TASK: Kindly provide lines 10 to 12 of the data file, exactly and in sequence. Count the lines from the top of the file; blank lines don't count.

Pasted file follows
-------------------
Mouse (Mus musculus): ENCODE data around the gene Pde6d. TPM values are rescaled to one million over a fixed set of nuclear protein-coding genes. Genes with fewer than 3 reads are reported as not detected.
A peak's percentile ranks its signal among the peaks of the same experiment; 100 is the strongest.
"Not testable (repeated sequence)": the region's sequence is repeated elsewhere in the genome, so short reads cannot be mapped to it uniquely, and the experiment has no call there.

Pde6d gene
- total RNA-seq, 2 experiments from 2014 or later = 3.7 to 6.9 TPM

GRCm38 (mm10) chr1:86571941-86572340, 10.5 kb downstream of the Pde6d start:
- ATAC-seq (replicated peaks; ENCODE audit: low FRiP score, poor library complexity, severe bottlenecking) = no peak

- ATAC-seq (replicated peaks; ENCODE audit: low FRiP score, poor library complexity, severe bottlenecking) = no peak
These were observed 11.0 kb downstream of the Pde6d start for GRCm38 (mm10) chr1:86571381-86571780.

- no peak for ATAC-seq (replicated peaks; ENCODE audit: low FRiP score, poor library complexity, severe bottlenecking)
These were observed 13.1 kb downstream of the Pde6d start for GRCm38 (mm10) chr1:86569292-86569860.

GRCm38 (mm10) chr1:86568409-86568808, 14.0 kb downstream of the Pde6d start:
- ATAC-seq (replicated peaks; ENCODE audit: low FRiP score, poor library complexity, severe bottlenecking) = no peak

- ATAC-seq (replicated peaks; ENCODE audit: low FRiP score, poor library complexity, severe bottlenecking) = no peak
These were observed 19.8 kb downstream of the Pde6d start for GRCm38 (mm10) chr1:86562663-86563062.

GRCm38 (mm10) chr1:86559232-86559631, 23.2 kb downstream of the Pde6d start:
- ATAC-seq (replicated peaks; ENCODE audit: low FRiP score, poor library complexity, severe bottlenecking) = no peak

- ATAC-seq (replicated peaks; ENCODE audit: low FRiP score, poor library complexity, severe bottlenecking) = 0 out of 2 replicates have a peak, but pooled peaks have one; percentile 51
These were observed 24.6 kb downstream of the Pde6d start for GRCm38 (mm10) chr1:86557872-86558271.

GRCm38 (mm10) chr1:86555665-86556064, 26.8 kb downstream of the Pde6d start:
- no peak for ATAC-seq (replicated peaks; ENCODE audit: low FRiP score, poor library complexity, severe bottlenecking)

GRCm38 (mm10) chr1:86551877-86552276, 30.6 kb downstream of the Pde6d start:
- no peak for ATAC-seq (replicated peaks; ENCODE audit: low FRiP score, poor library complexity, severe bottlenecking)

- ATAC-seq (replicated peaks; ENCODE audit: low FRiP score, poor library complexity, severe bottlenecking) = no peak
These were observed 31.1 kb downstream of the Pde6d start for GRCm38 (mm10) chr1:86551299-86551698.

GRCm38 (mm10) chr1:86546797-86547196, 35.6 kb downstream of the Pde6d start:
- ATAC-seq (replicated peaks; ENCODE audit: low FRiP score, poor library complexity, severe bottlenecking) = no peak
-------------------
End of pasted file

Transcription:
- no peak for ATAC-seq (replicated peaks; ENCODE audit: low FRiP score, poor library complexity, severe bottlenecking)
These were observed 13.1 kb downstream of the Pde6d start for GRCm38 (mm10) chr1:86569292-86569860.

GRCm38 (mm10) chr1:86568409-86568808, 14.0 kb downstream of the Pde6d start: